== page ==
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Topic: IRremote Library works on UNO but not MEGA 2560 (Read 3 times) previous topic - next topic

whunter31

Dec 13, 2010, 07:04 pm Last Edit: Dec 13, 2010, 07:05 pm by whunter31 Reason: 1
I am attempting to use the Arduino to forward IR commands using the following code and Ken Shirriff's IRremote library.  Although the code controls the equipment fine with a Arduino UNO, there is no response when the same code is running on the MEGA 2560.  Unfortunately, my project requires the extra headroom that the MEGA 2560 affords.  

Code: [Select]
#include <IRremote.h>

IRsend irsend;
unsigned int powerOnOff[23] =  {550, 4500, 550, 4500, 550, 4500, 550, 4500, 550, 4500, 500, 4550, 500, 4550, 500, 4550, 500, 4550, 500, 4550, 550, 4500, 550};

void setup()
{
 Serial.begin(9600);
}

void loop() {
 if (Serial.read() != -1) {
   for (int i = 0; i < 3; i++) {
     irsend.sendRaw(powerOnOff, 23, 40);
     delay(100);
   }
 }
}


Would anyone have any advice or experience using Ken Shirriff's IRremote library on an Arduino MEGA-2560?

Thanks,
Bill

arbarnhart

This post:
http://www.arduino.cc/cgi-bin/yabb2/YaBB.pl?num=1276098589
seems to indicate you will need to use a different pin and make a source change.

whunter31

Thank you Arbarnhart.  My application is centered around IRremote and it appears that the IRremote.lib doesn't support pin change.  I guess I will need to figure a way to make IRremote work on the UNO.  

Thank you once again for your help.

arbarnhart

It looks like to me you can change whatever you want. I was confused about how the Arduino worked at first and thought libraries were .lib or whatever. They aren't. Go look in the libraries\IRRemote folder. The source is there and you can change it. It will recompile each time you build it.

davekw7x

#4
Dec 14, 2010, 05:33 pm Last Edit: Dec 14, 2010, 11:24 pm by davekw7x Reason: 1
@whunter31:
Quote
IRremote.lib doesn't support pin change


@arbarnhart:
Quote
you can change whatever you want


Here's the deal: for IRremote::IRrecv objects you can use any pin you want.

For IRremote::IRsend objects, the library is hardcoded to use Arduino Pin 3 and works for Arduino boards that use ATmega328 or '168 chips, but not for Arduino boards based on '1280 or '2560 chips.

There are two things that determine which Arduino pin is used for transmitting:

1.  The library uses Timer2 for timing, and the ATmega OCR2B pin is used for the output signal.  Changing the timer and the timer's comparison register pin is not (that's not) simply a matter of defining a different pin number.  The code that initializes whatever timer you use and the code that enables and disables that timer's selected OCR pin must be changed.  (Not a big deal, really, but for your first pass, I'll show how I make it work with a Mega board without changing the library).

2.  The library initializes Arduino Pin 3 (hard-coded) as an output to be used for transmitting the IR signals.  This is easy to change in the library, but I'll show a sketch that changes it without having to alter the library. But:  See Footnote.

Here's the problem:

Now, for Arduino boards using ATmega328 and '168 chips the ATmega OCR2B pin is connected to Arduino Pin 3 and everything works as long as you connect your IR LED (through a suitable resistor) to Arduino Pin 3.

However...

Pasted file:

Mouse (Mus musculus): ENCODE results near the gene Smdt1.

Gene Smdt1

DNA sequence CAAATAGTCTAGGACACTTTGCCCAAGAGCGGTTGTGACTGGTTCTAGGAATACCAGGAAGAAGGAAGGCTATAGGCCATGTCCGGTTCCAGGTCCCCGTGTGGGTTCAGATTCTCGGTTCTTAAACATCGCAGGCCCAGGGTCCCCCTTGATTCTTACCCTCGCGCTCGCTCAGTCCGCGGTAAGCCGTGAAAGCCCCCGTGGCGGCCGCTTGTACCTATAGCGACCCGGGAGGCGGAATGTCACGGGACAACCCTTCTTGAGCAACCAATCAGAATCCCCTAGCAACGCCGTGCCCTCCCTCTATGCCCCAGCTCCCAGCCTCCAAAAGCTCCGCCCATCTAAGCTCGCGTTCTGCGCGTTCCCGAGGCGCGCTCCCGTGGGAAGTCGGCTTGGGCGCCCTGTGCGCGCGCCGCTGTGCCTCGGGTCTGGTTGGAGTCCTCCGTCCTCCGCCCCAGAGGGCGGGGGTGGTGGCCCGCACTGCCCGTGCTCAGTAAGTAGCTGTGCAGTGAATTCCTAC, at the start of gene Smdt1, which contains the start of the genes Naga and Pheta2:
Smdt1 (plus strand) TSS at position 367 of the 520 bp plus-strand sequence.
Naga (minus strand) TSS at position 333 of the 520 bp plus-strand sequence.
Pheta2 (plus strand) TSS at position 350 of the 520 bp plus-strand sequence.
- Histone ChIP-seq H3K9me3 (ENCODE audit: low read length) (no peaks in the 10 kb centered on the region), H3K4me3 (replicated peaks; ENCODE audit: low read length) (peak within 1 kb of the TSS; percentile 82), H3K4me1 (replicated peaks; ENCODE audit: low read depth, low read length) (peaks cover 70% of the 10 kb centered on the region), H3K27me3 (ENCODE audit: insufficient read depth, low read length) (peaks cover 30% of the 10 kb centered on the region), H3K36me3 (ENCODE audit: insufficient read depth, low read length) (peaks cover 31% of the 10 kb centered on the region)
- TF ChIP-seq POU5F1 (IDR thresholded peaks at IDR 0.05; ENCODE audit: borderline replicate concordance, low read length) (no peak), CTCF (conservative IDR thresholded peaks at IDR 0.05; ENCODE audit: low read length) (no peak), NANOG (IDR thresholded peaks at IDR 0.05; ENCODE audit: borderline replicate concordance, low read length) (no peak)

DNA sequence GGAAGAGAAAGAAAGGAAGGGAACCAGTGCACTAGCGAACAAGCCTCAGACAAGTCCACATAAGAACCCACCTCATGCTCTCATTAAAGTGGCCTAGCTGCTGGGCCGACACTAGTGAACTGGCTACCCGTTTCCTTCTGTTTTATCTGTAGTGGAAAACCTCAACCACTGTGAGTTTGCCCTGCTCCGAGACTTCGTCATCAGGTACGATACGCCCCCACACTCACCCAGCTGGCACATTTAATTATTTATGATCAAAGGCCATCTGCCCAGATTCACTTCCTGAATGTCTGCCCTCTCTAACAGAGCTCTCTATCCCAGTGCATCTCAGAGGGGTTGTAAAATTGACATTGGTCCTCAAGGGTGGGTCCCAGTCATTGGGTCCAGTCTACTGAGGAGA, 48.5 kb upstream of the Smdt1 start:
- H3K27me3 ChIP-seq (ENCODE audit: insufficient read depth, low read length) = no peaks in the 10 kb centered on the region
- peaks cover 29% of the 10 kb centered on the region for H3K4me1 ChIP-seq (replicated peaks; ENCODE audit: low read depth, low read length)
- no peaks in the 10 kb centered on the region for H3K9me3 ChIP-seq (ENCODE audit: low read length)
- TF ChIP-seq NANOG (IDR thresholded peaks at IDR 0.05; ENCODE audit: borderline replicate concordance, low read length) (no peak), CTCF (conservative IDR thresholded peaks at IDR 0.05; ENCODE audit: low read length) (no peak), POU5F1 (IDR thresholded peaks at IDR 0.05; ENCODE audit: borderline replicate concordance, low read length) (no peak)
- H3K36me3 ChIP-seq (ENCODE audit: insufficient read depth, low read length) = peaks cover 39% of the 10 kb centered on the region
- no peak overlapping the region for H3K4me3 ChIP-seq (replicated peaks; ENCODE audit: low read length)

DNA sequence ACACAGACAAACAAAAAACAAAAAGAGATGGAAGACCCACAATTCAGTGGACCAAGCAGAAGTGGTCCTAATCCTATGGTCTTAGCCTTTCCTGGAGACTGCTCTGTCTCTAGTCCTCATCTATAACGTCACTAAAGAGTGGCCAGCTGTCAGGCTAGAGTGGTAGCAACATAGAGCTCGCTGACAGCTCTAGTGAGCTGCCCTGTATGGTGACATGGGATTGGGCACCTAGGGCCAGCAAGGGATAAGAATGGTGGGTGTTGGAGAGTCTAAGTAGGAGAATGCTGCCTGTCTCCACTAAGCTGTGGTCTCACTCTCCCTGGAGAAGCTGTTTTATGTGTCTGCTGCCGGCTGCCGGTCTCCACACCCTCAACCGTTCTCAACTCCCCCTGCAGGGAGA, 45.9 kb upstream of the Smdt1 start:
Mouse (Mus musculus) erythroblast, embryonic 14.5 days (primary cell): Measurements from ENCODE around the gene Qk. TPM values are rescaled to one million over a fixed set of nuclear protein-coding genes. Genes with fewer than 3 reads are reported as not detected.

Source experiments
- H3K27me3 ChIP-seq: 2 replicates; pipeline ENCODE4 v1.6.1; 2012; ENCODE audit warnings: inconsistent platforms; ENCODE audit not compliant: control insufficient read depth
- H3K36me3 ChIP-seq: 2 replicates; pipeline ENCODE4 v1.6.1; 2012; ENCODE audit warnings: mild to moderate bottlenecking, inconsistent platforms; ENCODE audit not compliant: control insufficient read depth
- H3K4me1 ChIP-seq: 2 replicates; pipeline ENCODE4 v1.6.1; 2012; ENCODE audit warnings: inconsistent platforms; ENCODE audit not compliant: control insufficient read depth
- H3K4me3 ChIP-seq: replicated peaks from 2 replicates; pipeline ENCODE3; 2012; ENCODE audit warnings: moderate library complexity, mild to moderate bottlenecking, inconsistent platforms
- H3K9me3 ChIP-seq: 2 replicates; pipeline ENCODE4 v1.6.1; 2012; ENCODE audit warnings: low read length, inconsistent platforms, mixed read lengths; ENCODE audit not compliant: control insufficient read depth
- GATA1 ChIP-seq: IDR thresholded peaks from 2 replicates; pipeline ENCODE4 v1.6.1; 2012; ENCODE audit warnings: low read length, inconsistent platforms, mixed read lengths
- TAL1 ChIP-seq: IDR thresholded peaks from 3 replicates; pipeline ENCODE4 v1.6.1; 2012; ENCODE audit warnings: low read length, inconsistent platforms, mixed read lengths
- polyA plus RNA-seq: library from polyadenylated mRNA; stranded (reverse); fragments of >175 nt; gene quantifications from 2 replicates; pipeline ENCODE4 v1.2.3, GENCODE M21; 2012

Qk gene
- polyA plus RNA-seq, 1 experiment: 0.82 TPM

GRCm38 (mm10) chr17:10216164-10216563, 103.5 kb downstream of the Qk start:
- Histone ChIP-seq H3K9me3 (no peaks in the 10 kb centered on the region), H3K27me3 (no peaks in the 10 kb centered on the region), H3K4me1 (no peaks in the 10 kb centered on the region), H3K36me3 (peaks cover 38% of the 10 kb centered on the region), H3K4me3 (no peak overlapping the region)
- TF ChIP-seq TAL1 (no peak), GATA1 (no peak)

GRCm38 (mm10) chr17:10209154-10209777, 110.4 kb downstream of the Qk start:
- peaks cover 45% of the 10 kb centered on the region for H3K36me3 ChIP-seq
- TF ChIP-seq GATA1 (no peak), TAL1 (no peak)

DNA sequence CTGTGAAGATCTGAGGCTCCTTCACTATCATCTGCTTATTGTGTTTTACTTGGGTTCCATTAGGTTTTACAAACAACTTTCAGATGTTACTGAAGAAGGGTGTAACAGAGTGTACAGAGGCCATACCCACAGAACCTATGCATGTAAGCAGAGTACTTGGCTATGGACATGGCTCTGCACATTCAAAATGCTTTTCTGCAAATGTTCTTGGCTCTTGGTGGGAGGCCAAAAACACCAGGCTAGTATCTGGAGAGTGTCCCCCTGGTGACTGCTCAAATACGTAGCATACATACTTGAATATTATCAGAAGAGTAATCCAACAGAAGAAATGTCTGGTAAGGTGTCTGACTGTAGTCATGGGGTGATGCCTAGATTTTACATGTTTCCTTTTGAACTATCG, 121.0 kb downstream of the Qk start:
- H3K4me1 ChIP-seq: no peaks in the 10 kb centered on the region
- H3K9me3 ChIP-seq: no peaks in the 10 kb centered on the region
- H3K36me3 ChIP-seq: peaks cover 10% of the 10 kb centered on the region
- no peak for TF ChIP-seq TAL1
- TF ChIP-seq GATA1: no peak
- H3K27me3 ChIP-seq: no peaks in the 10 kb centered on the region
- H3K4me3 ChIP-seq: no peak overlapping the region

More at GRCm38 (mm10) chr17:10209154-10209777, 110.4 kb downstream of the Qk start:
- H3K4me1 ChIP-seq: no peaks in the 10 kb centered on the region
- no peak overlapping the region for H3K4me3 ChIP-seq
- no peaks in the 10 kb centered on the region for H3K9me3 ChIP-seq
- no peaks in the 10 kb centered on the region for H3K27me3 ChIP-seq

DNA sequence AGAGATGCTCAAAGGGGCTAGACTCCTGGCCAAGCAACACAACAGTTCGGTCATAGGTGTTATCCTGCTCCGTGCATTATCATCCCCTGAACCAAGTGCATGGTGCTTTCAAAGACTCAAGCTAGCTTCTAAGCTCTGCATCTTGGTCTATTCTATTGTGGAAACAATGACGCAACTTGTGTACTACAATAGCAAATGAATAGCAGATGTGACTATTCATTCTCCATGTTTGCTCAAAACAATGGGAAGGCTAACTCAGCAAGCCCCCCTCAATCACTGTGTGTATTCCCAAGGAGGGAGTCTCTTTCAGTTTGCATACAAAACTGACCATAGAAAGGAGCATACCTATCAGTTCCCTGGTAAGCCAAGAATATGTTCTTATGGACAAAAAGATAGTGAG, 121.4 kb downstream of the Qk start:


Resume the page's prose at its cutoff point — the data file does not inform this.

For Arduino boards using ATmega1280 and '2560 chips the ATmega OCR2B pin is connected to Arduino pin 9.  Oh, crap!


@whunter31:
Quote
...experience using Ken Shirriff's IRremote library on an Arduino MEGA-2560

Here's the way that I got the unmodified IRremote library to work with my Mega1280 board:

1.  Connect the IR LED (through a suitable resistor) to Arduino Pin 9 on your Mega1280 or Mega2560.

2.  In any sketch that uses IRremote::send(), initialize Arduino Pin 9 to be an output with a low value.

Here is my IRsend demo sketch:

Code: [Select]

//
// Demo of IRremote send() function on an Arduino Mega
// board.
//
// Derived from IRsendDemo from Ken Shirriff's IRremote library
// version 0.1 July, 2009
// Copyright 2009 by KenShirriff
//
// davekw7x
//
// For Mega boards, connect the IR led to Arduino pin 9
// through a suitable resistor.
//
#include <IRremote.h>

IRsend irsend;

void setup()
{
 Serial.begin(9600);
 pinMode(9,OUTPUT); // The library initializes pin 3 as an output
 digitalWrite(9, LOW);// Since our LED is connected to pin 9, we initialize it here
}
int n = 0;
void loop() {
   Serial.println(n++);

   for (int i = 0; i < 3; i++) { // Send a burst of three commands
     irsend.sendSony(0xa90, 12); // Sony TV power code
     delay(100);
   }

 delay(1000); // Repeat every second
}





Regards,

Dave

Footnote:

The test sketch that I posted above is for proof-of-concept and shows that IRremote can work on an Arduino Mega board.

Here's the thing:

The various transmit routines (sendNEC(), sendSony(), etc.) call IRsend::enableIROut(), which reinitializes Pin 3 (hardcoded) to an output and sets its value low each time.  My simple sketch seems to work OK even though I only initialize the (different) output pin once, in setup().  I think I would rather do it Mr. Shirriff's way, which would require a minor change in the library file.

Furthermore:

If you think you will want to use Arduino Pin 3 for anything else in your sketches, you should modify the enableIROut() library function to initialize Pin 9, not Pin 3.

Maybe a conditional definition that depends on the board type would be a simple (and safe, I think) library modification.  (Along with comments that indicate which output pin is used for each board type.)

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